The river valley (“follow the river”) was a very easy walk until suddenly the river dropped off the edge into a steep gully! Luckily the track kept going for a while, higher on the ridge. When that disappeared (Scottish tracks just do that) it was crosscountry again through bogs. Yay. I also saw a sinkhole (this happens in limestone, and I’d seen evidence of it in the aerial photos of the area) so was a bit more careful than normal while tromping through bogs.

A sinkhole in the Traligill valley (looking straight down on it probably ~0.5 x 1.5m)

A sinkhole in the Traligill valley (looking straight down on it probably ~0.5 x 1.5m)

I got back to the river (Allt a Bhealaich), which was also disappearing and reappearing . . . . until at one point it just disappeared completely. There wasn’t even a dried riverbed to follow! I thought I must’ve missed a turn but, nope, I checked the map and the river just ends!

Luckily shortly after this I found a track again. And, wow, it was a real track, with stone gaps to allow water to flow (love those things)! I was just getting excited about this when I saw some other people and the turn off to some more caves. One cave opens up into an underground river! Not a trickle seeping through the ground but the entire river flowing underground! There was nothing on the surface anywhere near here. I’m guessing that’s where the Allt a Bhealaich ended up.

The main cave entrance in the Traligill valley.

The main cave entrance in the Traligill valley.

A close up panorama - see the water rushing through.

A close up panorama – see the water rushing through.

As I was coming out of the cave, a guy walked past. He asked if I was OK. Maybe he thought I’d slipped into the cave? Or maybe I just looked a little crazy?! They (there was a woman too) started following the track back to the main road, so I looked around the other caves then followed them.

The track, then road, gave a lovely scenic walk back to Inchnadamph. I was quite indignant about seeing a new house (complete with round turrets) on the hillside which was not marked on my map! Yes, my maps are that detailed that each house is marked!!

Following two people (who looked a bit like my parents in the 70s) down a good track towards Inchnadamph. See the new house (distance) with turrets, and Quinag in the background.

Following two people (who looked a bit like my parents in the 70s) down a good track towards Inchnadamph. See the new house (distance) with turrets, and Quinag in the background.

On the way out I saw another stalking sign. This one said that they were stalking this week. Oops! Obviously the sign I saw at the start of the walk hadn’t been updated.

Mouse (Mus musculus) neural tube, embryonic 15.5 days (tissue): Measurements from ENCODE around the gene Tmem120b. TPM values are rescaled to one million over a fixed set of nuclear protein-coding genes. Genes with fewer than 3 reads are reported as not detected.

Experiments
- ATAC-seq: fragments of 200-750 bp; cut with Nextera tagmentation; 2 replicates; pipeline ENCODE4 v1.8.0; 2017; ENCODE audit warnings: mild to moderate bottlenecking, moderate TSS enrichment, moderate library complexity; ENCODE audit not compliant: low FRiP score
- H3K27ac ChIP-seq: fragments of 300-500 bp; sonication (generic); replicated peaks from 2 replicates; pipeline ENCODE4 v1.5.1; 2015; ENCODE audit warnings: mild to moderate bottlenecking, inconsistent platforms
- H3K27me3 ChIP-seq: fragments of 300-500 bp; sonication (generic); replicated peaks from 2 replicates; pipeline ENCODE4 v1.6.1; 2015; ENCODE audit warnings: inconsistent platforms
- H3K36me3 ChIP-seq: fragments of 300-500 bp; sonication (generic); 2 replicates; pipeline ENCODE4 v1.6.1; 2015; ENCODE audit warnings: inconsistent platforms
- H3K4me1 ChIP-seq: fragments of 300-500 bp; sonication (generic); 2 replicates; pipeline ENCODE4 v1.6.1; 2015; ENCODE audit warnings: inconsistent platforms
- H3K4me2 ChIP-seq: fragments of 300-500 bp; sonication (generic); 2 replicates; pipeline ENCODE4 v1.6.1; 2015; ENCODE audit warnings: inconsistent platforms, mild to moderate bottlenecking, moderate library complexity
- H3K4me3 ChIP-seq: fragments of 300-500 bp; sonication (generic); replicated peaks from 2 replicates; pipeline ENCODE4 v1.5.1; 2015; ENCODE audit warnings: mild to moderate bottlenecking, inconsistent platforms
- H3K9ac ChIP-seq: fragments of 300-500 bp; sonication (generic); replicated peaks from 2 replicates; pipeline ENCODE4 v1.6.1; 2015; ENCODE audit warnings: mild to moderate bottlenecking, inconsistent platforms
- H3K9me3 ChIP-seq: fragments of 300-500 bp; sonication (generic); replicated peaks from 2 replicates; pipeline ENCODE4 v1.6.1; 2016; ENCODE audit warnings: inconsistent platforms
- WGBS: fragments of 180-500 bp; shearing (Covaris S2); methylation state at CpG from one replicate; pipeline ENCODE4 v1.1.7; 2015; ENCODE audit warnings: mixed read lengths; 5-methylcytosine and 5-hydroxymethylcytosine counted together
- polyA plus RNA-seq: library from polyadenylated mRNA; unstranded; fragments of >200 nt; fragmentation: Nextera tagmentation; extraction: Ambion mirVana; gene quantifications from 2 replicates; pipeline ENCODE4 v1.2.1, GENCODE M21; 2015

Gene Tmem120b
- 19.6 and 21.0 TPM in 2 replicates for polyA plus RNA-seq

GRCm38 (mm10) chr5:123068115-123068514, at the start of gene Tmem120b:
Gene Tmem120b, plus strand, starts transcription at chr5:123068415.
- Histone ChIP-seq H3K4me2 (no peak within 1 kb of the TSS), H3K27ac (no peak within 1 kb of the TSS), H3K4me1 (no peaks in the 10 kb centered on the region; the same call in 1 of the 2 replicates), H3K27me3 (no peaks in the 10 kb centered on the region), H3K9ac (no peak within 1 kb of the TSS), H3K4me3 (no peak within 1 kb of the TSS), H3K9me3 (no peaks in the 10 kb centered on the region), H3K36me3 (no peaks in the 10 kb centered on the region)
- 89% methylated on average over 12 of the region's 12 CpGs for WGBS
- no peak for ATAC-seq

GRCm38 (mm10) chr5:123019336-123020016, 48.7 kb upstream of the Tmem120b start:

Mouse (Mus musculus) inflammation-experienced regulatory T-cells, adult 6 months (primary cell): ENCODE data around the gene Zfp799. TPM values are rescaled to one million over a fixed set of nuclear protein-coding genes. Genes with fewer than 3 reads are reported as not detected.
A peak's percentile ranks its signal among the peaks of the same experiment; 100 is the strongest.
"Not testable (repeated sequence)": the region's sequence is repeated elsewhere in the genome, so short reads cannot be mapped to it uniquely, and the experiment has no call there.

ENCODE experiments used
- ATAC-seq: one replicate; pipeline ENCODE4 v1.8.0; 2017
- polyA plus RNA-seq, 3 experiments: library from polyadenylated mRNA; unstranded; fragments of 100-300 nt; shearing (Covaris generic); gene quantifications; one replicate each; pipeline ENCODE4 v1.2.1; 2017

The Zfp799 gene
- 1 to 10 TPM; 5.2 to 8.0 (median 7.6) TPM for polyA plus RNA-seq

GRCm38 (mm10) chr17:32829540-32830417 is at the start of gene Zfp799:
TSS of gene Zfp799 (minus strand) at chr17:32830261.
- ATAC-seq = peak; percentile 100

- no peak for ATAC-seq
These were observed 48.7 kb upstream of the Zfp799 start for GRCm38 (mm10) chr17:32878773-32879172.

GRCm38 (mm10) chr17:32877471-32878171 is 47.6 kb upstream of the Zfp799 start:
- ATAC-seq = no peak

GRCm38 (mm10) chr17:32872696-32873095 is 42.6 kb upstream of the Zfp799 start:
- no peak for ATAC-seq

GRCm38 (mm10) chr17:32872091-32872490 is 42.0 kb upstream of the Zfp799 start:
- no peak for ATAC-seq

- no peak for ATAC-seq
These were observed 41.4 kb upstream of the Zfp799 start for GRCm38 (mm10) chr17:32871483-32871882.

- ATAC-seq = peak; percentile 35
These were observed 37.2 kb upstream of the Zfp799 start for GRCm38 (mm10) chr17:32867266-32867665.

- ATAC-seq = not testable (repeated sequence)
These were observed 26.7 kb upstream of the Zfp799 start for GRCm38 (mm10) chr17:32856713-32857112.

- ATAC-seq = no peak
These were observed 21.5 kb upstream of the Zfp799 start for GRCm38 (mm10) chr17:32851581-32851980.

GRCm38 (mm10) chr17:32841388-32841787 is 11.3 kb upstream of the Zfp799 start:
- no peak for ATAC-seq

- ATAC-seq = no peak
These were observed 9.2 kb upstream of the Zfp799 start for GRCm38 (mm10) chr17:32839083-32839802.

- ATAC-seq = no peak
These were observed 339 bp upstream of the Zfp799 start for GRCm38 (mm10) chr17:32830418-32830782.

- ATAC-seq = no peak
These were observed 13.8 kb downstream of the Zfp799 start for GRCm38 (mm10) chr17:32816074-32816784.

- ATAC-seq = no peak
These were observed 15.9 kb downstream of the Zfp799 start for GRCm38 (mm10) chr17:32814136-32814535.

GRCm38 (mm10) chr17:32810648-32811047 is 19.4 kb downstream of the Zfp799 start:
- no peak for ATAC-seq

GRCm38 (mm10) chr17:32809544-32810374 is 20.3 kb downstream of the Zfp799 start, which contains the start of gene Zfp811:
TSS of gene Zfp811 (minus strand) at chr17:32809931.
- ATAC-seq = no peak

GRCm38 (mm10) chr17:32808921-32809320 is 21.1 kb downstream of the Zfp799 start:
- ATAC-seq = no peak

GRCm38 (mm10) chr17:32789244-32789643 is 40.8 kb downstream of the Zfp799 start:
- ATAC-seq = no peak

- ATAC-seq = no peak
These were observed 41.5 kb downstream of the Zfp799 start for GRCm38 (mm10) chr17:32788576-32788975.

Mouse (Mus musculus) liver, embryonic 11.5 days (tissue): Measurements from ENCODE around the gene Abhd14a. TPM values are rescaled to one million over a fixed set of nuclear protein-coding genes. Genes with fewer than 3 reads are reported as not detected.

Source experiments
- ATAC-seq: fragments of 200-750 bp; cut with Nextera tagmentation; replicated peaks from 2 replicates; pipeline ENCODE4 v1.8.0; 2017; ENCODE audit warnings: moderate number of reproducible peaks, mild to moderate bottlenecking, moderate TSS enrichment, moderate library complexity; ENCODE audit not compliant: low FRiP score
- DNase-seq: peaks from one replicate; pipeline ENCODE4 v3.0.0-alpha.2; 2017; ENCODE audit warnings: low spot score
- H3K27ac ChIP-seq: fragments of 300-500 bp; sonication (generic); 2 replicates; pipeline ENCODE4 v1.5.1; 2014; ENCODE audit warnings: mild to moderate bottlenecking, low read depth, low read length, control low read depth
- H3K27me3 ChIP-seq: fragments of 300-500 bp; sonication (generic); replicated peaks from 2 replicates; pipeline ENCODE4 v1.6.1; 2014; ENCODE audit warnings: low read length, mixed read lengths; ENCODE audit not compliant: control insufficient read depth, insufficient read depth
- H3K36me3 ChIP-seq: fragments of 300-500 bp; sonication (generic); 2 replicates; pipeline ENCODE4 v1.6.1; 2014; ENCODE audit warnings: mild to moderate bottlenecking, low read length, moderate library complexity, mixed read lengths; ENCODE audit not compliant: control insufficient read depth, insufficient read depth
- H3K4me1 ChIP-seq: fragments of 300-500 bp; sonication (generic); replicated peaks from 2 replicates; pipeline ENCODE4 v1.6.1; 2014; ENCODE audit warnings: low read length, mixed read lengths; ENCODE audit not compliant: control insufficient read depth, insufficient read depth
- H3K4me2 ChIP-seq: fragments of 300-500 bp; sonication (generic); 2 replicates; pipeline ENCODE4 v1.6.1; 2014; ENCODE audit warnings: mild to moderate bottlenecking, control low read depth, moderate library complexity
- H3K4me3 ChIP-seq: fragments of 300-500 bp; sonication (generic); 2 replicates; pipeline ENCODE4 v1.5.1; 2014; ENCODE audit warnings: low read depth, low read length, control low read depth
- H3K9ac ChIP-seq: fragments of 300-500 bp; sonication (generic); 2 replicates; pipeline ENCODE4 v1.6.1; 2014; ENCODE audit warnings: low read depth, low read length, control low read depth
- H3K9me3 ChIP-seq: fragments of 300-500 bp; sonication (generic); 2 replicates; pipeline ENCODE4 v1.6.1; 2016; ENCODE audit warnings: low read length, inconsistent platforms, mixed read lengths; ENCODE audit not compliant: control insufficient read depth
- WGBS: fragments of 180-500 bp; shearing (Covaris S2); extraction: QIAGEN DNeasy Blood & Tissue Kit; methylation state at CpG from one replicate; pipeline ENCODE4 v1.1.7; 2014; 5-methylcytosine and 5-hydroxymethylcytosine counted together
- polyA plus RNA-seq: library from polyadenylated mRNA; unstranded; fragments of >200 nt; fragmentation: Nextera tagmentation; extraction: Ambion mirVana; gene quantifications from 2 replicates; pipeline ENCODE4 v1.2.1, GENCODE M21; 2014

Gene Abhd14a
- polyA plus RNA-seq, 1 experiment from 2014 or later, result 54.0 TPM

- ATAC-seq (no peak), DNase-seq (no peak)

I took a slight detour south to the Inchnadamph Hotel, thinking a pint would be nice, but it didn’t look open so I didn’t try. I’m glad I didn’t have to use this as my resupply point on the original walk! I read some signs about geology in the area then headed up the road (I had learnt that road walking was preferable to cross country across hills!). On the way I stopped at a plaque for a geologist (so excited to see something turning geologists into heroes!), at Calda House and at the signs for Ardvreck Castle (I didn’t go to the castle as I went last time I was here). I also saw a bunch of sheep walking up the road, including one who decided to sit down in the middle of the road and have a rest. I kept hearing cars braking suddenly and honking their horn, but it didn’t care! A jet also screamed through at about 500m, judging from the way it went between the hills rather than over them!

Just after Ardvreck Castle I turned off onto the side road to Achmore Farm. The track continued past the farm and was OK for about another kilometre before it turned into that worst kind of Scottish track: the bog! At this point the track actually becomes worse to walk on than the surrounding countryside. I walked parallel to the track for a while, then decided to just make a beeline for the carpark near Quinag, as much as you can beeline in bogs and lumpy hills! I saw a few sinkhole like things around here too so was being careful.

A Scottish track, aka bog!

A Scottish track, aka bog!

I ended up finding a campsite a few hundred metres off the road, in view of Quinag and less than 1km from the carpark marking the start of the Quinag walk. It was reasonably flat, not too lumpy and not too boggy so decided to stop here rather than risk not finding anything else suitable. It was quite good, except for the bugs! I got eaten by midges AGAIN, mistakenly thinking that I could set my tent up quickly enough and electing to not put my headnet on! This means I got eaten at both ends of today – I would be so lumpy and itchy in a couple of days! Also tried using mum’s Avon insect repellent, which didn’t help at all!